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Police inspect site of a drone crash in Zagreb, Croatia, Friday, March 11, 2022. A drone that apparently flew all the way from the Ukrainian war zone crashed overnight on the outskirts of the Croatian capital, Zagreb, triggering a loud blast but causing no injuries, Croatian authorities said Friday.

Police inspect site of a drone crash in Zagreb, Croatia, Friday, March 11, 2022. A drone that apparently flew all the way from the Ukrainian war zone crashed overnight on the outskirts of the Croatian capital, Zagreb, triggering a loud blast but causing no injuries, Croatian authorities said Friday. (Darko Bandic/AP)

A six-ton unmanned reconnaissance drone that streaked across eastern Europe from war-ravaged Ukraine and crashed in the Croatian capital last week has raised awkward questions about NATO’s readiness to protect European airspace.

Startled authorities are asking how none of the three North Atlantic Treaty Organization member states — Romania, Hungary and Croatia — reacted as the Soviet-era Tu-141 traversed their respective airspaces at as much as 435 mph on March 10. Officials point to a lack of coordination between the three governments and with NATO.

“This was a clear and immediate threat to which we should have reacted,” Croatia’s prime minister, Andrej Plenkovic, said on Saturday at the crash site in Zagreb, a park next to a student dormitory where it gouged a 10-foot-wide crater. “We will raise this issue at all levels, since this is an incident that mustn’t be repeated — ever.”

Croatian authorities say the unarmed drone, which was used from the 1970s by the Red Army as well as the post-Soviet Ukrainian military, was launched from Ukrainian territory, though the exact circumstances and its origin are not known. Plenkovic said it is unclear whether the flight was “error or sabotage.”

Investigators in Zagreb are now working with NATO and counterparts in the Ukrainian government on the circumstances of the craft’s launch as well as on traces of explosives reported in an initial finding by the Defense Ministry in Zagreb. It wasn’t immediately clear whether the remnants were part of a self-destruct mechanism with which similar vessels are outfitted.

Nobody was injured in the crash. The 14-meter-long vehicle, whose parachute was partly activated during the fall, damaged several cars. It had flown at an altitude of 4,264 feet, crossing briefly over Romania. The drone then spent 40 minutes aloft over Hungary and seven minutes in Croatian airspace before going down.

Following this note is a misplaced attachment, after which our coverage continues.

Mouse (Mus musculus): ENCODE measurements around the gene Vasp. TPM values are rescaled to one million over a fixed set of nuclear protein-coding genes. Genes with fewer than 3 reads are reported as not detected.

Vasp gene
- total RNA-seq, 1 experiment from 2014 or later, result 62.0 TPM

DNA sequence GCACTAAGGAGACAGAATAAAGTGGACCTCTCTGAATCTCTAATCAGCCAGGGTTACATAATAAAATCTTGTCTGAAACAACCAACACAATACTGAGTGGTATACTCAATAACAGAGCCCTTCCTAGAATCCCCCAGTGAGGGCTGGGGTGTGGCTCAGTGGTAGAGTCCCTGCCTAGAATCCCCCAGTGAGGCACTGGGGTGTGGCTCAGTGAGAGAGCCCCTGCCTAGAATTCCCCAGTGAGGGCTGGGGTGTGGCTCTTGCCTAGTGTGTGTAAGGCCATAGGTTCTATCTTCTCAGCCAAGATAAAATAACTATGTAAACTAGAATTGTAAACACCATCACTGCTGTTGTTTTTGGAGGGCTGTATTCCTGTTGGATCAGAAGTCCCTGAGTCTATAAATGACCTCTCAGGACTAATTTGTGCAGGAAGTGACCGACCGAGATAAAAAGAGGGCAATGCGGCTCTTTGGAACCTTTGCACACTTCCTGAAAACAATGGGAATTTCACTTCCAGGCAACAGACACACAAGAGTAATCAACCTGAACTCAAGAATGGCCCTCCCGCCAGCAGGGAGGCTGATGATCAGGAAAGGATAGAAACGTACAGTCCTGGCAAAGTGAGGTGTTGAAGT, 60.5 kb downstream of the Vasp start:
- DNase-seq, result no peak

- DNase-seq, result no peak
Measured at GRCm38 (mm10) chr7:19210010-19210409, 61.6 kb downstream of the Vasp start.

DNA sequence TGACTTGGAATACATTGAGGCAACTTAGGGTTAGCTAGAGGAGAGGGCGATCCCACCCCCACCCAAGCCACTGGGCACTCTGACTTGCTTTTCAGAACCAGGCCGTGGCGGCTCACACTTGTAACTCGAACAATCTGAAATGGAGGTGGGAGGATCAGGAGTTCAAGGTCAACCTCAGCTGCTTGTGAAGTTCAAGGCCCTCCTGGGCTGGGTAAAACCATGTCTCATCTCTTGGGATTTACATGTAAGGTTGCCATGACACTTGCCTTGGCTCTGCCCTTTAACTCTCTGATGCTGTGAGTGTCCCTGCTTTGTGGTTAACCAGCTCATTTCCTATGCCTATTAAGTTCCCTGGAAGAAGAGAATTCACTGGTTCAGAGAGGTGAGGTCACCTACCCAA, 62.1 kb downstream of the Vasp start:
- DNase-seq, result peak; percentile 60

The security breach has prompted a round of finger-pointing amid already frayed nerves in the region as Russian President Vladimir Putin’s military advances into Ukraine. Plenkovic said his government wasn’t notified by either neighboring allies or by NATO, while Hungarian Prime Minister Viktor Orban found out from Plenkovic, the government in Zagreb said.

Air defense systems between the three NATO states were unable to translate intermittent radar blips into a unified flight path, according to a NATO official who declined to be identified as the investigation continues. Omissions can happen — and will help improve air defense in the future, the official said.

A spokesperson for NATO did not immediately respond to a request for comment.

“Why nobody reacted — that’s an excellent question,” Ivan Selak, a retired Croatian lieutenant colonel who flew MiG-21 jets for 35 years, said in a phone interview in Zagreb. An integrated defense system needs to be in place to shield NATO countries, he said. “Even without a NATO warning, in a case as this one, a country should react and scramble its fighter jets.”

The drone was flying too fast and at low altitude during its brief trip over Romania, officials there said. Those factors “didn’t allow for additional measures to be taken to identify the aircraft mid-fight,” the Defense Ministry in Bucharest said.

Hungary was more at pains to explain the incident after the drone traversed nearly the length of the country. Orban, an erstwhile Putin defender up for reelection next month, has announced a policy of “strategic calmness” on Ukraine, prohibiting the shipment of lethal arms to the country.

“Hungary’s aim is to stay out of this war and avoid it, even if events like this occur with a provocative intent,” the Hungarian Defense Ministry said in a statement to the national news agency MTI. “It is important to handle this in a prudent and calm manner,” it said.

NATO Secretary General Jens Stoltenberg on Friday said in a tweet that the organization will work closely with Croatian authorities to establish the facts.

The drone crash deep within NATO’s frontiers has only compounded war jitters. Hungarian jets were scrambled twice on Friday, though fighters near the Ukrainian border didn’t intercept anything.

On Sunday, a small unmanned aircraft, likely an outdate Soviet-made Orlan-10 vehicle, crashed near a house in Romania some 160 kilometers from the Ukrainian border. Romanian Defense Minister Vasile Dincu, speaking in a phone interview, said an investigation is underway, though “not big enough to be considered by NATO a security incident.”

Bloomberg’s Zoltan Simon, Irina Vilcu, Marton Kasnyik, Lenka Ponikelska and Andra Timu contributed to this report.


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